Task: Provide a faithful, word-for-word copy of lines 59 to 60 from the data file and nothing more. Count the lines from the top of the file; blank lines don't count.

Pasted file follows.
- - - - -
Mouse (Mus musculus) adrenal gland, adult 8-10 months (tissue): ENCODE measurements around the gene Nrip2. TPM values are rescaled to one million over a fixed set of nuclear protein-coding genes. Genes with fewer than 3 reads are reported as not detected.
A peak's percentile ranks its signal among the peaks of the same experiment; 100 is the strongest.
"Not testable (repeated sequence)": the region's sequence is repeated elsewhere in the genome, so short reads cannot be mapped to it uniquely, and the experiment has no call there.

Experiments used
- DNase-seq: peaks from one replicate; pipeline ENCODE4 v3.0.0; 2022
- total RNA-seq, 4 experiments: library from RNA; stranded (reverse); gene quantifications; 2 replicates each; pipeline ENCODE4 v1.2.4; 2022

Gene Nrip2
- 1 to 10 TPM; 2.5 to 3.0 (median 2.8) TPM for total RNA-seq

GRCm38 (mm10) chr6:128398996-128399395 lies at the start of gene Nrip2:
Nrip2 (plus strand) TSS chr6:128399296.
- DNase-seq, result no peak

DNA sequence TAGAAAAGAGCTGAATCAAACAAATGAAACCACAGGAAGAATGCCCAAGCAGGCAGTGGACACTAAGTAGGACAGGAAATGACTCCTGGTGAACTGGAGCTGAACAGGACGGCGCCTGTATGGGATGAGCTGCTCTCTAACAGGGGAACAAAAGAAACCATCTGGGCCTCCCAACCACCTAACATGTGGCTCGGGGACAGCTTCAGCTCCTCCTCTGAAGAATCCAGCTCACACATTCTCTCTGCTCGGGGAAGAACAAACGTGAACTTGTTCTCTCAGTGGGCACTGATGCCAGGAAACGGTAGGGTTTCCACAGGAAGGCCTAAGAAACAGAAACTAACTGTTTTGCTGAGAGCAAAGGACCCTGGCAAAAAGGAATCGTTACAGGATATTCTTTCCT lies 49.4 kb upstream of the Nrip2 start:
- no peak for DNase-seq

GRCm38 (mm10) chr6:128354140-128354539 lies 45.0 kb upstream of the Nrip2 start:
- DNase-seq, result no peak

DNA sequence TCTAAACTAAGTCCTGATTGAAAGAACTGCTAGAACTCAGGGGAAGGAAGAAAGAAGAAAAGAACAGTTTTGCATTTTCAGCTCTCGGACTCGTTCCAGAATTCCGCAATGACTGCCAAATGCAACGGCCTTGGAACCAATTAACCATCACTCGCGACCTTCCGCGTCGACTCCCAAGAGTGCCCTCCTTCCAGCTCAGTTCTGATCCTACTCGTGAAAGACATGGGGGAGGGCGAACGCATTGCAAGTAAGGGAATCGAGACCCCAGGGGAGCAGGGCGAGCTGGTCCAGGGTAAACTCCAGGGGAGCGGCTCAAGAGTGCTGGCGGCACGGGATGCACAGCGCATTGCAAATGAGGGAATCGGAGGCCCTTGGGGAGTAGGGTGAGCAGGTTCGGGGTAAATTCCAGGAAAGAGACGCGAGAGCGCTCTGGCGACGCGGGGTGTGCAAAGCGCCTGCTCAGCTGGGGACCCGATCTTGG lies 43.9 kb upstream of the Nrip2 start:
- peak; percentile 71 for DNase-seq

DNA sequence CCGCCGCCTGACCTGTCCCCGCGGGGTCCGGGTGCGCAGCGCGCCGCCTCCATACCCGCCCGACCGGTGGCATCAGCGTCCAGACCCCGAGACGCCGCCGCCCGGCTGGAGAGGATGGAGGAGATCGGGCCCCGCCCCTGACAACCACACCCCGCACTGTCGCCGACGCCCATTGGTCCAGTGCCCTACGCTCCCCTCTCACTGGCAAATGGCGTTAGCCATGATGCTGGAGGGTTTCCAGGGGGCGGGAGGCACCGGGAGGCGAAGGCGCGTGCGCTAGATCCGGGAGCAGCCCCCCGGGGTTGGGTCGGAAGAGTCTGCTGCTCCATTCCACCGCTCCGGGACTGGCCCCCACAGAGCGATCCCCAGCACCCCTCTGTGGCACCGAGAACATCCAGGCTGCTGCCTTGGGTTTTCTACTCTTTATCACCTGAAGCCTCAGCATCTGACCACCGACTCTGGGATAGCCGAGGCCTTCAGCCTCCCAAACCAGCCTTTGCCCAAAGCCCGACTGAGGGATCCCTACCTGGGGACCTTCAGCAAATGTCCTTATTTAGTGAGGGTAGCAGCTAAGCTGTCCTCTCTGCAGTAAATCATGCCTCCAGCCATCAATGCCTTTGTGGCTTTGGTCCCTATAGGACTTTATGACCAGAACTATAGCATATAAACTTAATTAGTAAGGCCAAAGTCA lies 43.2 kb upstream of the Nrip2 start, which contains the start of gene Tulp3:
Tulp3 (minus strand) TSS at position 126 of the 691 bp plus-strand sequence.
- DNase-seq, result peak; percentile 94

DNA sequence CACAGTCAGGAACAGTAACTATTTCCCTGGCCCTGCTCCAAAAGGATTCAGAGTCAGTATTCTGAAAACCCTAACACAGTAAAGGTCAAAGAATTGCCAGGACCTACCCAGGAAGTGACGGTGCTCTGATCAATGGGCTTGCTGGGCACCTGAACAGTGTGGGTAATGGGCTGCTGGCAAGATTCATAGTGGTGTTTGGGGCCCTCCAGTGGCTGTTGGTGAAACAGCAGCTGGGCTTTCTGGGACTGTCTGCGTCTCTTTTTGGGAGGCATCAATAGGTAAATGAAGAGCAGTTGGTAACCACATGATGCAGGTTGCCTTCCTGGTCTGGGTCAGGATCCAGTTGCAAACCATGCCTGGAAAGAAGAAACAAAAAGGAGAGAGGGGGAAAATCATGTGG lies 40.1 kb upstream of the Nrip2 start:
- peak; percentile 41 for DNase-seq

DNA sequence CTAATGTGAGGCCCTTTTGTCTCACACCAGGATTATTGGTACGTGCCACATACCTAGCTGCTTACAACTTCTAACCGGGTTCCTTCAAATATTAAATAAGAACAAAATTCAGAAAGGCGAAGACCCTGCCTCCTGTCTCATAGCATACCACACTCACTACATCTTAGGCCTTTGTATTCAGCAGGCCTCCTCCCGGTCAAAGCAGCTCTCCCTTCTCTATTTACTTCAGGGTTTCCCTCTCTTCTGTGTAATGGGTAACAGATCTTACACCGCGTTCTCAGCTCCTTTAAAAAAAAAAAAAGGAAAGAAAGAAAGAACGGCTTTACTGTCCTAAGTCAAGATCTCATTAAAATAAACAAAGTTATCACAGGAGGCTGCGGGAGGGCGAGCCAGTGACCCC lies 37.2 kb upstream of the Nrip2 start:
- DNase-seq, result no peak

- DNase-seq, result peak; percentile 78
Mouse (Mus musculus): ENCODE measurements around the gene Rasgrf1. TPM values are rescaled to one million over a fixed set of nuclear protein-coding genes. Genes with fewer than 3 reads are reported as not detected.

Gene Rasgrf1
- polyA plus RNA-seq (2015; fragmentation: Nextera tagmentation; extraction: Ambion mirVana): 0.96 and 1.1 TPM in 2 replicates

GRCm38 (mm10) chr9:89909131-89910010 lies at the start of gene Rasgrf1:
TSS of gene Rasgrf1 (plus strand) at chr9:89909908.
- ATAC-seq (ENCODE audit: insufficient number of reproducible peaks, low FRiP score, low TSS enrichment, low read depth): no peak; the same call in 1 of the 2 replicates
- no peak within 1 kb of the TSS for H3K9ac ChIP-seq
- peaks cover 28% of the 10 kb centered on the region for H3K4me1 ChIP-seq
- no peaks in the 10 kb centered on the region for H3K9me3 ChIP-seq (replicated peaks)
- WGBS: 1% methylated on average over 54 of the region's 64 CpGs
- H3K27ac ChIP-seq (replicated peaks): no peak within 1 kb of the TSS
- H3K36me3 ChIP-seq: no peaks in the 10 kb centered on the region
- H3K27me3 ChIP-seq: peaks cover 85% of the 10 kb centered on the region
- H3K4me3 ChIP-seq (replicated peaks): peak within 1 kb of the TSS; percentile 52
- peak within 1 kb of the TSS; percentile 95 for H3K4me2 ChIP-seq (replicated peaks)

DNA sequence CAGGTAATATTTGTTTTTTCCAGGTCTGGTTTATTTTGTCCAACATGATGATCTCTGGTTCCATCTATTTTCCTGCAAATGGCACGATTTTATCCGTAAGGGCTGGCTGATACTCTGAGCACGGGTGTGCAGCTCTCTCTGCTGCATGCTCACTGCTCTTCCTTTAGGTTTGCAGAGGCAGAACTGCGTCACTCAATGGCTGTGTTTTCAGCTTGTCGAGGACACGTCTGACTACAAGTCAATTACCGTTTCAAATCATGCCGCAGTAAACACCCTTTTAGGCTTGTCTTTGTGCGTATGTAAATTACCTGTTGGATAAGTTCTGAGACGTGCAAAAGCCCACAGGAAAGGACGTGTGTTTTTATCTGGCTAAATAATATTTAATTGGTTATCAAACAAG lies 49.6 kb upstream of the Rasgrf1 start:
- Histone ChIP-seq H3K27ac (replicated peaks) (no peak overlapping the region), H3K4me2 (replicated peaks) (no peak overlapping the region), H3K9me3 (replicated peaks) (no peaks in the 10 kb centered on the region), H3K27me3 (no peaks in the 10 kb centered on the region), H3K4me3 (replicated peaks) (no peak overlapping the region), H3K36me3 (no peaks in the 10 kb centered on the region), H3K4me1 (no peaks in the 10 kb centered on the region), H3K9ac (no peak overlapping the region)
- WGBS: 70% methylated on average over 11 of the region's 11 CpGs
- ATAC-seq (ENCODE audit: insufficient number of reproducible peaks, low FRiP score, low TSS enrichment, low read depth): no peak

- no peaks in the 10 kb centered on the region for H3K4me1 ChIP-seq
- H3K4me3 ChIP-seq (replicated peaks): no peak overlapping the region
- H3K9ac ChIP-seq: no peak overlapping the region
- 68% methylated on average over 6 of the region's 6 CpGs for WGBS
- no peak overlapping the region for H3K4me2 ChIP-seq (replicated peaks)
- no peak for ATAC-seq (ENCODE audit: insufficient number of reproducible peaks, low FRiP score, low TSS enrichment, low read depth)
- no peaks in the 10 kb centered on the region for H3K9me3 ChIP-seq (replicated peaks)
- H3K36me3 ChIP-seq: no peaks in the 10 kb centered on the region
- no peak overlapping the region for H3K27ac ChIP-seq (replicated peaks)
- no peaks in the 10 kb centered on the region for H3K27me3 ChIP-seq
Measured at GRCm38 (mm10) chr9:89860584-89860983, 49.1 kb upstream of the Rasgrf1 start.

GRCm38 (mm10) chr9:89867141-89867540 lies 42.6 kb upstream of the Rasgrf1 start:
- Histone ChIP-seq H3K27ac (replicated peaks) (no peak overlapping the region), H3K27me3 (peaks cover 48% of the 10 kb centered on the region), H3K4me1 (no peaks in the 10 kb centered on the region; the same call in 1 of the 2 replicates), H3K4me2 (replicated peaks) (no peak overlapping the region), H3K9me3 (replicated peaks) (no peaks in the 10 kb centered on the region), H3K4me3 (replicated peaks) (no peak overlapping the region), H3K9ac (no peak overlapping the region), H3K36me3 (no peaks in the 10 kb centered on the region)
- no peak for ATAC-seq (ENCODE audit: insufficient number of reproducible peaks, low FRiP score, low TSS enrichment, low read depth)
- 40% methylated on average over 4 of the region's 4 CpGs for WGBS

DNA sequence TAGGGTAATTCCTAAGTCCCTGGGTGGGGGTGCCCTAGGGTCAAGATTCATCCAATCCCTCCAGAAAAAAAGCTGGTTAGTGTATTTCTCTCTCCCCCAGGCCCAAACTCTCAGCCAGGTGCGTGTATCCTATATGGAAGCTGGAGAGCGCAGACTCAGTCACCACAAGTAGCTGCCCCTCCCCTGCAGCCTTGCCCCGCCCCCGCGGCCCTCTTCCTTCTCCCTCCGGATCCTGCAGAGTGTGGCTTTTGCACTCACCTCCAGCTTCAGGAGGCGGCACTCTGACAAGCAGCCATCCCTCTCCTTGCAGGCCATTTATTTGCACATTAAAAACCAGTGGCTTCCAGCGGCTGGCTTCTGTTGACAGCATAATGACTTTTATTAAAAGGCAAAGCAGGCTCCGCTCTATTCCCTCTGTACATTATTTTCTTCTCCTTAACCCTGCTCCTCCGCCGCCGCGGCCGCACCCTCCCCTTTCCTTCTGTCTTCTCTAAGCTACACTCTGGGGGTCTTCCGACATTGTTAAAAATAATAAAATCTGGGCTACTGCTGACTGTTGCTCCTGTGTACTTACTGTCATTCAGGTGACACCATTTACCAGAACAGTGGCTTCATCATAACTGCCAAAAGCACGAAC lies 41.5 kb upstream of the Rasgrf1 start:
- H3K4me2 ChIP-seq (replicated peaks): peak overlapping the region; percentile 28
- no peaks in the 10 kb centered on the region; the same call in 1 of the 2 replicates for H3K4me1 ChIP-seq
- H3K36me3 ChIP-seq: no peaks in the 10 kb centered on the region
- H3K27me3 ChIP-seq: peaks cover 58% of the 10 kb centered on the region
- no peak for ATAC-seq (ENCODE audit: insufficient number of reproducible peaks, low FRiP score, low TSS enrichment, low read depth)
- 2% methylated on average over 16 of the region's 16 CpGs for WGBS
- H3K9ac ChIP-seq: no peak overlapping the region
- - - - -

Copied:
- 40% methylated on average over 4 of the region's 4 CpGs for WGBS

DNA sequence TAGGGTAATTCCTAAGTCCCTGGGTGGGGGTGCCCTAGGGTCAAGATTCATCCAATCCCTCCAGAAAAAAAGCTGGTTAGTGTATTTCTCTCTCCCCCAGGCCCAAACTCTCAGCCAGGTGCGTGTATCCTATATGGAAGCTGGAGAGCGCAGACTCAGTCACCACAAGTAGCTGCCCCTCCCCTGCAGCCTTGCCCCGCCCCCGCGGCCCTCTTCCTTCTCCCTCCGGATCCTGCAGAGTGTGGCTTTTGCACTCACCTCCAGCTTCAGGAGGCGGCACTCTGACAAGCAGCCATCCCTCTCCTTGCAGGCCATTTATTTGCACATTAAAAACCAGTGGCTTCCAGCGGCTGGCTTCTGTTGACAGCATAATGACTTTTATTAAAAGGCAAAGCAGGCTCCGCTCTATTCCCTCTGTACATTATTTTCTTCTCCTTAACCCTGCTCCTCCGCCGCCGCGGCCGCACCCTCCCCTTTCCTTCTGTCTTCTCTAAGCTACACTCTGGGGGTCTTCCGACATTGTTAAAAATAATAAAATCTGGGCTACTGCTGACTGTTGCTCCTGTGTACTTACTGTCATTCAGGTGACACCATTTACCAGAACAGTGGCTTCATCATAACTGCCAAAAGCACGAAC lies 41.5 kb upstream of the Rasgrf1 start: